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White House says Evergreen State would lose $173.4 million if furloughs take effect for DOD civilians

Post by Adam Ashton / The News Tribune on Feb. 25, 2013 at 1:40 pm with No Comments »
February 25, 2013 1:40 pm

The White House on Sunday released a big picture look at how forced budget cuts would impact the Evergreen State, filling in some details that have been elusive in different reports from civilian and defense agencies.

Compulsory furloughs for the state’s Defense Department civilian employees likely are going to take a significant bite out of their paychecks for the rest of the year unless Congress and President Obama can again avert the so-called budge sequester.

Civilian workers across the Armed Forces likely would take 22 unpaid days off between April and November if the cuts unfold. Washington State has about 29,000 of those workers, and they stand to lose $173.4 million in pay.

The Army this month released a report that showed it planned to furlough about 9,500 civilian employees in Washington State, reducing their pay by about $57 million.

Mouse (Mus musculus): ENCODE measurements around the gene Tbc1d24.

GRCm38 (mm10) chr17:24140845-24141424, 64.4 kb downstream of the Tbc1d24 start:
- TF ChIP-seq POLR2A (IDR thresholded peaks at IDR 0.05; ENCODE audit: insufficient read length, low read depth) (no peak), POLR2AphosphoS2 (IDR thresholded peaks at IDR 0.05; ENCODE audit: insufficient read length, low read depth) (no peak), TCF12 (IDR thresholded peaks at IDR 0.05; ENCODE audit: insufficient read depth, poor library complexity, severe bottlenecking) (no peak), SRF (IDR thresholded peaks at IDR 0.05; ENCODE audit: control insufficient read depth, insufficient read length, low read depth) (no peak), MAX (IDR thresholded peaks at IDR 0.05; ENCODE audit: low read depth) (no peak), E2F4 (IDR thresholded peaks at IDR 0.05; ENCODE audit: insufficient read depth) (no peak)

Lewis-McChord’s 446th Reserve Airlift Wing released some specifics last week, reporting that 246 of its employees would take a hit. Most of them are Reserve technicians working on McChord Air Field’s C-17 fleet.

Pierce and Thurston counties stand to lose the most from Army and Air Force furloughs because Joint Base Lewis-McChord’s 60,000 civilian and military employees mostly live in those communities.

Businesses around Washington State’s military installations are growing concerned about the furloughs, recognizing that reduced pay could mean reduced spending at local companies.

Tim Tweten, owner of Lakewood’s Burs Restaurant, last week spoke with reporters at an event organized by Democratic Rep. Denny Heck. Tweten said about 40 percent of his customers work at the base or are connected to it in some way.

He vented that lawmakers are creating instability in a fragile economy.

“That’s the responsibility of government, doing all they can to get people back to work and feeling good about their future, not pulling the fish out of their mouth just as they’re about to take a bite,” Tweten said, according to a story by TVW.

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